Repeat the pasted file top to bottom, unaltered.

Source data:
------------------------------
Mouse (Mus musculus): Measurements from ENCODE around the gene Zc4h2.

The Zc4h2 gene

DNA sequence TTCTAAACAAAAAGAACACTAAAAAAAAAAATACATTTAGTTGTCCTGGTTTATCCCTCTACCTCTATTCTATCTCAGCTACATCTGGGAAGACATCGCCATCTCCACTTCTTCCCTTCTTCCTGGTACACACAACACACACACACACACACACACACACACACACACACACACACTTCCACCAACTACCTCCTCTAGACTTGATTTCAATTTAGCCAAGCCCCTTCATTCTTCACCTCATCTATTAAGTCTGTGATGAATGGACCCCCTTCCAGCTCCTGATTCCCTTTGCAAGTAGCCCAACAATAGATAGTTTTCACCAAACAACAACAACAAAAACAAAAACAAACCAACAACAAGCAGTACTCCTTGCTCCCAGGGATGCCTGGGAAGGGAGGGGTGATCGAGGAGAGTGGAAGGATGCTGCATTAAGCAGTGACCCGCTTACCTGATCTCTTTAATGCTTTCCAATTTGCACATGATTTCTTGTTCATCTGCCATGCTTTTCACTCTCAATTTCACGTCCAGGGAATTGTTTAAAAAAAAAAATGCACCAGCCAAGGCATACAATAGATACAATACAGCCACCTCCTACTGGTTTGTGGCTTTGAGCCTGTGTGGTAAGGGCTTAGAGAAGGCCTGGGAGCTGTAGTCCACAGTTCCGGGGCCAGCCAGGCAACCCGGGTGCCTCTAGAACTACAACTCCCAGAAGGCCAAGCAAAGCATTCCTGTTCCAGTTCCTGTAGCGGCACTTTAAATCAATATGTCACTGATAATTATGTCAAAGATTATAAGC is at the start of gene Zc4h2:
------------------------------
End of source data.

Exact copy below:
Mouse (Mus musculus): Measurements from ENCODE around the gene Zc4h2.

The Zc4h2 gene

DNA sequence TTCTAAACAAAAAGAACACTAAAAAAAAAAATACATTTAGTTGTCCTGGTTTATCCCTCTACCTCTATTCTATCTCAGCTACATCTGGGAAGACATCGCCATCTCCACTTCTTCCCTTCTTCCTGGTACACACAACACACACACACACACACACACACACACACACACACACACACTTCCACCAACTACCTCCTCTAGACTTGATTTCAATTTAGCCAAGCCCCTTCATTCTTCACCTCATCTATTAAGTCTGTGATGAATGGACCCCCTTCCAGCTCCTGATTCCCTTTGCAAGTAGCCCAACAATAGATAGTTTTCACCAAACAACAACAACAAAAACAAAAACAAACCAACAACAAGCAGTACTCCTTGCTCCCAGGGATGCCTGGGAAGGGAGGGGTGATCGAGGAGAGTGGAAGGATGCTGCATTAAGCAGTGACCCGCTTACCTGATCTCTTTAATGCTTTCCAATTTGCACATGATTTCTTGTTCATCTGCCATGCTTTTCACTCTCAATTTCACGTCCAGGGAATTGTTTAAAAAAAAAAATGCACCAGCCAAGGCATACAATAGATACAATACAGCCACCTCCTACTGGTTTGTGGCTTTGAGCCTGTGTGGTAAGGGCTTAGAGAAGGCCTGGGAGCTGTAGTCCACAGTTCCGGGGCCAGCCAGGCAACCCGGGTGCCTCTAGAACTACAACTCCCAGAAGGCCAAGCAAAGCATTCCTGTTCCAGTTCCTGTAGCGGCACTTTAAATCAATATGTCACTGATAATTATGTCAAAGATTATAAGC is at the start of gene Zc4h2: